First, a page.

From Words to Genocide: Antisemitic Propaganda and the Holocaust is the theme of this year’s International Day of Commemoration in Memory of the Victims of the Holocaust, observed on 27 January. On that day, roundtable debates, exhibitions, and an official ceremony will examine the roots and consequences of hate speech and the need to promote human rights-based education.
UNESCO is organizing two roundtable debates on the Day: A history of Hate Speech and Genocide (2.30 p.m., Room IV) and In the Shadow of the Past: Countering Antisemitism and Hate Speech Today (4.30 p.m., Room IV). The debates will bring together academics, representatives of the United Nations and the Organization for Security and Co-operation in Europe (OSCE), as well as representatives of nongovernmental organizations and civil society.
The official ceremony, at 7.30 p.m. in Room I, will feature the participation of Irina Bokova, Director-General of UNESCO, Eric de Rothschild, President of France’s Mémorial de la Shoah, Carmel Shama Hacohen, Ambassador and Permanent Delegate of Israel to UNESCO, and Roman Kent, President of the Auschwitz International Committee, survivor of the ghetto of Lodz and of the concentration camps of Auschwitz, Mertzbachtal, Dornau, and Flossenburg. The French Army Choir, directed by Captain Emilie Fleury, will close the ceremony.
Two exhibitions will be on display at UNESCO during the commemoration: State of Deception: The Power of Nazi Propaganda, produced by the United States Holocaust Memorial Museum (Miró Room, 25 January to 11 Febrarury) and A is for Adolf: Teaching German Children Nazi Values, presented by the Wiener Library (UK), on the outer wall surrounding UNESCO’s Headquarters from 25 January to 28 February.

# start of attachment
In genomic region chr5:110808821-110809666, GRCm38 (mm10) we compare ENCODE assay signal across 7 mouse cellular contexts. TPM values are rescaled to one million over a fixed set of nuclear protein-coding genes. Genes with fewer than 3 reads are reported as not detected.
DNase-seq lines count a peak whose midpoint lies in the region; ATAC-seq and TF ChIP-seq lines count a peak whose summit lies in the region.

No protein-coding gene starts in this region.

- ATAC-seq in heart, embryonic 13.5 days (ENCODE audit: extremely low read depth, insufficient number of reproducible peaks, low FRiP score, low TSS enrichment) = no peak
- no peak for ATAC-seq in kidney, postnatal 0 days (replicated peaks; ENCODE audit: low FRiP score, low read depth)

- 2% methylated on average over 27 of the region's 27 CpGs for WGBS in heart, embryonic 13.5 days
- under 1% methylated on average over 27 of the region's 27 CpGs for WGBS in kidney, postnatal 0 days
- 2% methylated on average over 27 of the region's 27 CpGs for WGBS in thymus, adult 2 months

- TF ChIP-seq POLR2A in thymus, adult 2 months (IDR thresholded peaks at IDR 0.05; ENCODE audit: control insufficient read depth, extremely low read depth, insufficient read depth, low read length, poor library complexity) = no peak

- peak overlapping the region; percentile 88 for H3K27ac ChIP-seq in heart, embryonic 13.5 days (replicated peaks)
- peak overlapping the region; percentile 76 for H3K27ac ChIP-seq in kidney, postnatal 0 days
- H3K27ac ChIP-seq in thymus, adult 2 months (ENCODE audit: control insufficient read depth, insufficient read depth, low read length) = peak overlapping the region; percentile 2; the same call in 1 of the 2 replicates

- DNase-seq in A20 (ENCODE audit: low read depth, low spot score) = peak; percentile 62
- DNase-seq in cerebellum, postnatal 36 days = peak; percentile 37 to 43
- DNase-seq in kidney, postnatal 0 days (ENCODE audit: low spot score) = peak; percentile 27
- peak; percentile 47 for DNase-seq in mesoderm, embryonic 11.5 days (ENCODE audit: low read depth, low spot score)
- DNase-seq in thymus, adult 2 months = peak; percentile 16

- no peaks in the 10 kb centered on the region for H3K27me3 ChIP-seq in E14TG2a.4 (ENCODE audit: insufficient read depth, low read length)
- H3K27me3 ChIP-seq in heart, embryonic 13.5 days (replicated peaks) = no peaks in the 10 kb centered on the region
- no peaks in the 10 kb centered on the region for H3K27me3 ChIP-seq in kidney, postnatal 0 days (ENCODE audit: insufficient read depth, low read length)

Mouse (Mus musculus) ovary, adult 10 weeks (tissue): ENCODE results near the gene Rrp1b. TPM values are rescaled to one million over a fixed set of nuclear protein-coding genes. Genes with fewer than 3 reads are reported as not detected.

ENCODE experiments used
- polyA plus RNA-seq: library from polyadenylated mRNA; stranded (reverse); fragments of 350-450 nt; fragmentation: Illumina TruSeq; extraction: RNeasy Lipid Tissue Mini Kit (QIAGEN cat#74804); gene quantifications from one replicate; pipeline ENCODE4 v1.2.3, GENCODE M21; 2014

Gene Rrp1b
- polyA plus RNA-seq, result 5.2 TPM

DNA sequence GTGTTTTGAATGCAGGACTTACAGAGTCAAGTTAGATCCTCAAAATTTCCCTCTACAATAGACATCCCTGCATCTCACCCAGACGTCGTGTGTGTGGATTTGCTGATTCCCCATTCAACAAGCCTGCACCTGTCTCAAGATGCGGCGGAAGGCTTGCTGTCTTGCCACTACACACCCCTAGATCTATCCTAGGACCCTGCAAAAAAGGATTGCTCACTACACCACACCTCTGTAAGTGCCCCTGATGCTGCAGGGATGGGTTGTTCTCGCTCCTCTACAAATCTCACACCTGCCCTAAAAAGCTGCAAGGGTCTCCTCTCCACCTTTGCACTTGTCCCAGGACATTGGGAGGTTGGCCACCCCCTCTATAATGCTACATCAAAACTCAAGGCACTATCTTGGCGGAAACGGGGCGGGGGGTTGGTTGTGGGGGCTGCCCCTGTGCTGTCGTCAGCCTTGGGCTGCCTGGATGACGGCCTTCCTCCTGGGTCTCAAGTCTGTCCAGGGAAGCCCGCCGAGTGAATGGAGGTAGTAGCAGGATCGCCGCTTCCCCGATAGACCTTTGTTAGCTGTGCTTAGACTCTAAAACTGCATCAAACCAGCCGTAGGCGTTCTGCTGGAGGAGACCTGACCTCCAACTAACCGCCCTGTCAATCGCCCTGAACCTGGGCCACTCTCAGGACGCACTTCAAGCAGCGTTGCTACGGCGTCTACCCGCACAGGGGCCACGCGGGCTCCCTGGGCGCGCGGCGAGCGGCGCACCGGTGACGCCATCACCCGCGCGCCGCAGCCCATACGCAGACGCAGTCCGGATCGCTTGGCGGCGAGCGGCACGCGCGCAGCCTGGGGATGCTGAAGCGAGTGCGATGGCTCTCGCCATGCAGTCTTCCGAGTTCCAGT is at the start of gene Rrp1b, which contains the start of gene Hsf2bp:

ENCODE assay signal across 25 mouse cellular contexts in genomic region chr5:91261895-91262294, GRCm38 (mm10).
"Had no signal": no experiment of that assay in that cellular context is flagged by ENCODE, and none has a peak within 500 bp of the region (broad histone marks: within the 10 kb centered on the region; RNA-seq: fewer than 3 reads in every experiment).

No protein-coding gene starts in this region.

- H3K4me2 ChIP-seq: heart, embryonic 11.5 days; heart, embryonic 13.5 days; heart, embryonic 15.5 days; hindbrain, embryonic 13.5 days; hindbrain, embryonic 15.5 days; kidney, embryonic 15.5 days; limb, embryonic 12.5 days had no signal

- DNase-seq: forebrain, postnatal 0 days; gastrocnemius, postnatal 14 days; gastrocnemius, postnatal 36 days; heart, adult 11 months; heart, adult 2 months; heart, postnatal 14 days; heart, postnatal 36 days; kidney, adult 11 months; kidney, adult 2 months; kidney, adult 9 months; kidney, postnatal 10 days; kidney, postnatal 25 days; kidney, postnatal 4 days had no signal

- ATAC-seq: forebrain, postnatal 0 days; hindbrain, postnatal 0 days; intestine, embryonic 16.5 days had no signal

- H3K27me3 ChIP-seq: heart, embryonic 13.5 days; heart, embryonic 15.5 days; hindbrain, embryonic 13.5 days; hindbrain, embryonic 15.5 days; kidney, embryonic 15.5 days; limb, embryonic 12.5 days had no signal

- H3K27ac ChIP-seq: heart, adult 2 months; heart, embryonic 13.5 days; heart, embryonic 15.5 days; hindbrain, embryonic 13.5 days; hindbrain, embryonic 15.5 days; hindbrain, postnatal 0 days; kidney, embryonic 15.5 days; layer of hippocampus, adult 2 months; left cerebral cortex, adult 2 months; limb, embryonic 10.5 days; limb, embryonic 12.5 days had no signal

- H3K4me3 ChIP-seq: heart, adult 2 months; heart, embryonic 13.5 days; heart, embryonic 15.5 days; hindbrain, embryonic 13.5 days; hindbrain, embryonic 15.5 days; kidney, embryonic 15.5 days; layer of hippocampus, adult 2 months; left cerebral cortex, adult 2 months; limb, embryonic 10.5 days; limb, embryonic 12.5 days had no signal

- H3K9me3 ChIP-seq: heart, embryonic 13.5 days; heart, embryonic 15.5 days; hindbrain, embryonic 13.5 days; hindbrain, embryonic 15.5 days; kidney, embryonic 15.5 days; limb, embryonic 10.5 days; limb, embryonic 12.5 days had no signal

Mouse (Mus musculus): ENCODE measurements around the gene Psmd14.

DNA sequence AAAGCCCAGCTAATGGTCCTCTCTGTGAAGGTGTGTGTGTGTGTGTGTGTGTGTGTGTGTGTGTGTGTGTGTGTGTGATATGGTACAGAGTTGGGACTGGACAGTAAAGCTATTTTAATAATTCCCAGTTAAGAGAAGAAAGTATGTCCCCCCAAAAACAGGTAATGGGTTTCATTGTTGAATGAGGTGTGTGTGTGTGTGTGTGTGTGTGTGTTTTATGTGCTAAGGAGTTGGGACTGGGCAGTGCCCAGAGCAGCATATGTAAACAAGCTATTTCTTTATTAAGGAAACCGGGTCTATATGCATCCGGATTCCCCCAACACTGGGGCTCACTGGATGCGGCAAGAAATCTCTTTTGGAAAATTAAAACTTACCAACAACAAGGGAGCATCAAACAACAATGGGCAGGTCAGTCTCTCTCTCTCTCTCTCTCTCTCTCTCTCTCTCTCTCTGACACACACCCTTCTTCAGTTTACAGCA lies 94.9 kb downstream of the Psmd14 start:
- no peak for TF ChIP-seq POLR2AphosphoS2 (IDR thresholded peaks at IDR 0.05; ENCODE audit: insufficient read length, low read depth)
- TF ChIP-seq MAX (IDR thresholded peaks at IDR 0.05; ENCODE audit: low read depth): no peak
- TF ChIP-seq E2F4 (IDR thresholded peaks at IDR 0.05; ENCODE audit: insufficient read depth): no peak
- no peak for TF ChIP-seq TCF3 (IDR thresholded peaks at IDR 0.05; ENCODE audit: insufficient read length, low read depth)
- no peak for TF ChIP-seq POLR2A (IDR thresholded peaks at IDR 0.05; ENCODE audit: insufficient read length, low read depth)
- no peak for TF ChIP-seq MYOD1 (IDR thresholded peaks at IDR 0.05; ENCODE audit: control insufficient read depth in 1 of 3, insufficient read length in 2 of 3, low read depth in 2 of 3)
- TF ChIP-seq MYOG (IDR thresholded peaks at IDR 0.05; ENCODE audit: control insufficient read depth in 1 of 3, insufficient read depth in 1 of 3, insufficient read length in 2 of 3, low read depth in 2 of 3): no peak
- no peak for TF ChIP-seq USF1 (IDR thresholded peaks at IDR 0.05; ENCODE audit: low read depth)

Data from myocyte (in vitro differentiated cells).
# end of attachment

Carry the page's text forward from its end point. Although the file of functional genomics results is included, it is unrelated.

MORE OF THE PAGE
On the occasion of this year’s commemoration, UNESCO and the European Commission, in cooperation with the Georg Eckert Institute for International Textbook Research, will launch a comparative study that takes stock of Holocaust history teaching in the European Union, The Holocaust and Genocide in Contemporary Education: Curricula, Textbooks and Pupils’ Perceptions in Comparison. The findings of the study should help educators develop better methodologies and draw on existing best practices in their teaching about the Holocaust.
The International Day of Commemoration in Memory of the Victims of the Holocaust was established by the United Nations’ General Assembly in 2005 (Resolution 60/7) to “urge Member States to develop educational programmes to instill the memory of the tragedy in future generations to prevent genocide from occurring again.”
Journalists wishing to cover the event are requested to contact UNESCO’s Media Services for accreditation:
Laetitia Kaci l.kaci(at)unesco.org / +33 (0) 1 45 68 17 72